Hurricane preparedness week is this week May 6 through the 12th and since hurricane season starts on June 1, here are some things you can do now to be prepared and aware of the upcoming season. While nobody likes to plan for the worse being prepared can give you a sense of security and peace knowing everyone in the family knows what to do. Here are some tips from the National Weather Service on how to prepare your home, your family, your pets, and your neighborhood in case of a hurricane.
On average, about 12 tropical storms, six of which become hurricanes over the Atlantic Ocean, Caribbean Sea, or the Gulf of Mexico developed during the hurricane season, which runs from June 1 to November 30 each year. Most hurricane hazards include storm surge, which is the abnormal rise of seawater, and it can travel several miles inland along bays, rivers, and estuaries. Flooding from heavy rains can be possible and of course, winds, which can destroy buildings, homes, roofing material and other items left outside. Tornadoes can accompany a landfall tropical cyclone but it is rare. Dangerous ways can produce a tropical cyclone and waves can cause deadly rip currents, beach erosion, and damage to structures along the coastline. The two biggest issues usually include storm surge and storm tide, so let's talk about safety issues with these two situations.
Water goes where it wants to and it can breach levees, pound dams into rubble, and overtake seawalls. While it might seem impossible, there are things homeowners can do to minimize the impact of flooding. You can protect your home's foundation with sandbags. Place the sandbags not only around the foundation but also near in events or openings. Aluminum or glass flood panels around vents can also help.
Water will always travel to the lowest available point. Basements are usually the easiest and fastest places that flood and actually, basements were meant to flood in order to protect the rest of the house. If your neighborhood is prone to flooding of any type, it's important to elevate the furnace, water heater, and electrical panel. Seal basement walls with waterproof compounds and install backflow plugs and valves to prevent water from getting to the rest of the home. These devices can also stop toilets, baths, and seeks from becoming geysers of water. It's also important to know how to turn off the electricity and other utilities.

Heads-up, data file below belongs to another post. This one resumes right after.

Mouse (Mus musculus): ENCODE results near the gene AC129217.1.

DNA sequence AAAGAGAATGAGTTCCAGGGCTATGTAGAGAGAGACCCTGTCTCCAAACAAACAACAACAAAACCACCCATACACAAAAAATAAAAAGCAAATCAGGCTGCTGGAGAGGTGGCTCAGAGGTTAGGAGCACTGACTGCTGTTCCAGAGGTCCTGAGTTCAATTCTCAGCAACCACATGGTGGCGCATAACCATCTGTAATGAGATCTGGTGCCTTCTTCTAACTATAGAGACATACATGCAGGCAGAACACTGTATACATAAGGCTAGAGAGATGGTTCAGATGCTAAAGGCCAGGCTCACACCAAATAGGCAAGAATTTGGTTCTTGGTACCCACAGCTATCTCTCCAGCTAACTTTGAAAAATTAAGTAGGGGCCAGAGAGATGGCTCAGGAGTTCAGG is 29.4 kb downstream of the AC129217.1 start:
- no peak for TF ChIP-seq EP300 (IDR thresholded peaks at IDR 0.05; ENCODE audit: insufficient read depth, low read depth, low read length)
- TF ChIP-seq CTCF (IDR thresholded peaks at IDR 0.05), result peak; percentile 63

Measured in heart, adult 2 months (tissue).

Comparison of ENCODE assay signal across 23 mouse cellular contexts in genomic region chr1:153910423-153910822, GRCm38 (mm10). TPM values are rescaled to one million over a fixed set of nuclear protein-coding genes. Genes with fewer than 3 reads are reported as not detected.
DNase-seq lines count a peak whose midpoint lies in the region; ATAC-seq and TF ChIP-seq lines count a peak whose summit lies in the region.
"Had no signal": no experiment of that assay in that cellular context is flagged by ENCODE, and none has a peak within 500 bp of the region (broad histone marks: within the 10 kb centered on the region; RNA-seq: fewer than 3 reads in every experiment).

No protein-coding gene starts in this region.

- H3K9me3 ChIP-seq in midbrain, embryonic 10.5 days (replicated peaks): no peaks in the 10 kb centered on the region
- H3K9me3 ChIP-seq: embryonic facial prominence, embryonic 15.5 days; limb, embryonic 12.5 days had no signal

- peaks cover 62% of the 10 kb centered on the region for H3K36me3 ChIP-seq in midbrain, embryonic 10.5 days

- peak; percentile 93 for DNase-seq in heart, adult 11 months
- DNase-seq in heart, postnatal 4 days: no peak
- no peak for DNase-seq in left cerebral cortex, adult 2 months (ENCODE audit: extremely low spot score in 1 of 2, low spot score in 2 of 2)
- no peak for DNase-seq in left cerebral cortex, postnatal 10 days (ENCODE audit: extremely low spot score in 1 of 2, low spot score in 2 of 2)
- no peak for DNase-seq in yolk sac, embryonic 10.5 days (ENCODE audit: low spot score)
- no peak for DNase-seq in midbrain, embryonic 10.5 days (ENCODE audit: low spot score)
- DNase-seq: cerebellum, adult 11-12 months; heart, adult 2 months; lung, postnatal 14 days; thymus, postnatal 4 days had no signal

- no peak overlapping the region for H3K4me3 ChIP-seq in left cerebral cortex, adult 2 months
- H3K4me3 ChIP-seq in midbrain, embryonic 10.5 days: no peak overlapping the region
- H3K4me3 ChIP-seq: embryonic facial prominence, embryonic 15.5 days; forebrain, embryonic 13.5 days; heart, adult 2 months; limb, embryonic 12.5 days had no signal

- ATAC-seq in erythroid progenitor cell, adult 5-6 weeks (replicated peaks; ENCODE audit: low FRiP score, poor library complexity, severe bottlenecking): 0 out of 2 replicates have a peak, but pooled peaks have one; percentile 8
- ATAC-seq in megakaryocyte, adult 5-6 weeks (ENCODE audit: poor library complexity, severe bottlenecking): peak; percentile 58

Consider Buying Flood Insurance.
Check with your homeowner's insurance policy. Most do not cover flooding. You may or may not be able to even get flood insurance if you are in a floodplain so check with your insurance company and find out about protecting your home in other ways than tangible.
This is where the water level rises during a storm due to the combination of storm surge and the astronomical tide.
If you receive an evacuation order because of a hurricane storm tide or storm surge, it's a good idea to get your most important belongings and get out sooner rather than later. Surges can even begin to rise a day before the actual storm hits, cutting off valuable escape routes. Don't risk it. It's simply not worth it.
The weather department will be monitoring the storm tides using four approaches for measuring the timing, magnitude, and duration of hurricane storm surge dynamics. They have real-time monitoring, rapid deployment gauges for temporary monitoring, and storm surge sensors. A storm tide sensor collects the water level and barometric pressure every 30 seconds for most sites. There are located on beaches with record wave height every two seconds. The sensors are strapped to bridge piers, power and light poles and other structures along the coastline. The data is able to study the surge flooding including wave height and visualize its interaction with coastal features.